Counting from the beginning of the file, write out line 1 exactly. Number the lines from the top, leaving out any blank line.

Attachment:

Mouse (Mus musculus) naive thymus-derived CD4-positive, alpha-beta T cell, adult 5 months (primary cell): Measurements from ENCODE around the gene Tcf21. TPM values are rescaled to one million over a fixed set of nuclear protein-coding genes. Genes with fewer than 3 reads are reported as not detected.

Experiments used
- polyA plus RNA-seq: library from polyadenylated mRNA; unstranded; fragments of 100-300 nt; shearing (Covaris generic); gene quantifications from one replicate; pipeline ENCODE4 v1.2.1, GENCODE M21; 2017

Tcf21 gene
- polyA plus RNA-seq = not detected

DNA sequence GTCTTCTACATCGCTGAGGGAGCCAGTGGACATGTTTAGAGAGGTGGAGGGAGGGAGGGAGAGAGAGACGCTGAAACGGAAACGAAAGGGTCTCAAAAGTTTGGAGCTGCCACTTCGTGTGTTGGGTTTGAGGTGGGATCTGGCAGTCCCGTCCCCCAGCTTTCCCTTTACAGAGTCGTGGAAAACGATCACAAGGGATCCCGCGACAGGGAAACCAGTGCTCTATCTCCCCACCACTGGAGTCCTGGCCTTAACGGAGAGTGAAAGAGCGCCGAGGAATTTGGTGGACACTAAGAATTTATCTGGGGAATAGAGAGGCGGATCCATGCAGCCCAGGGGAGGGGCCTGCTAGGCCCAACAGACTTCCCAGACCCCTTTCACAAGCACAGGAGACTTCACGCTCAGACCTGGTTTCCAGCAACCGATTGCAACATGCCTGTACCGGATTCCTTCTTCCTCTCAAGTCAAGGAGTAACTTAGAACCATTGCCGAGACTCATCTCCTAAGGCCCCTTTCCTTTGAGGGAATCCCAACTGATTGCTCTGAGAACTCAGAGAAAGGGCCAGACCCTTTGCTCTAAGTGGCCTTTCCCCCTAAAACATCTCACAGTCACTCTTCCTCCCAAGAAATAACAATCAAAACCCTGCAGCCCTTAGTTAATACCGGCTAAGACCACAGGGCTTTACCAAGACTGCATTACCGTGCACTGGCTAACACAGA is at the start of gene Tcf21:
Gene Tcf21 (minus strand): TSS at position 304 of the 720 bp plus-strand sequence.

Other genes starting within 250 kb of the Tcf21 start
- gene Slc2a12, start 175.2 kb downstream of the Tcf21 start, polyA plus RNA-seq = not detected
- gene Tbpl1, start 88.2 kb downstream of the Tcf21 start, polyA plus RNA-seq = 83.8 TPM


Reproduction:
Mouse (Mus musculus) naive thymus-derived CD4-positive, alpha-beta T cell, adult 5 months (primary cell): Measurements from ENCODE around the gene Tcf21. TPM values are rescaled to one million over a fixed set of nuclear protein-coding genes. Genes with fewer than 3 reads are reported as not detected.